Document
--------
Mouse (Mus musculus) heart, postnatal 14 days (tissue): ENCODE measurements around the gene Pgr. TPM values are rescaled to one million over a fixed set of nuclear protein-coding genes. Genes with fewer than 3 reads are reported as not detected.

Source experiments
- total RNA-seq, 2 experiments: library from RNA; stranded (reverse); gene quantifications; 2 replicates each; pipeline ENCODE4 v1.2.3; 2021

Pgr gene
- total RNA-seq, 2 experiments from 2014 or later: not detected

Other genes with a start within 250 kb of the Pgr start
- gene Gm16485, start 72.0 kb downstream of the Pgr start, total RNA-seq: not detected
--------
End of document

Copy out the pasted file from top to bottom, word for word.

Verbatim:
Mouse (Mus musculus) heart, postnatal 14 days (tissue): ENCODE measurements around the gene Pgr. TPM values are rescaled to one million over a fixed set of nuclear protein-coding genes. Genes with fewer than 3 reads are reported as not detected.

Source experiments
- total RNA-seq, 2 experiments: library from RNA; stranded (reverse); gene quantifications; 2 replicates each; pipeline ENCODE4 v1.2.3; 2021

Pgr gene
- total RNA-seq, 2 experiments from 2014 or later: not detected

Other genes with a start within 250 kb of the Pgr start
- gene Gm16485, start 72.0 kb downstream of the Pgr start, total RNA-seq: not detected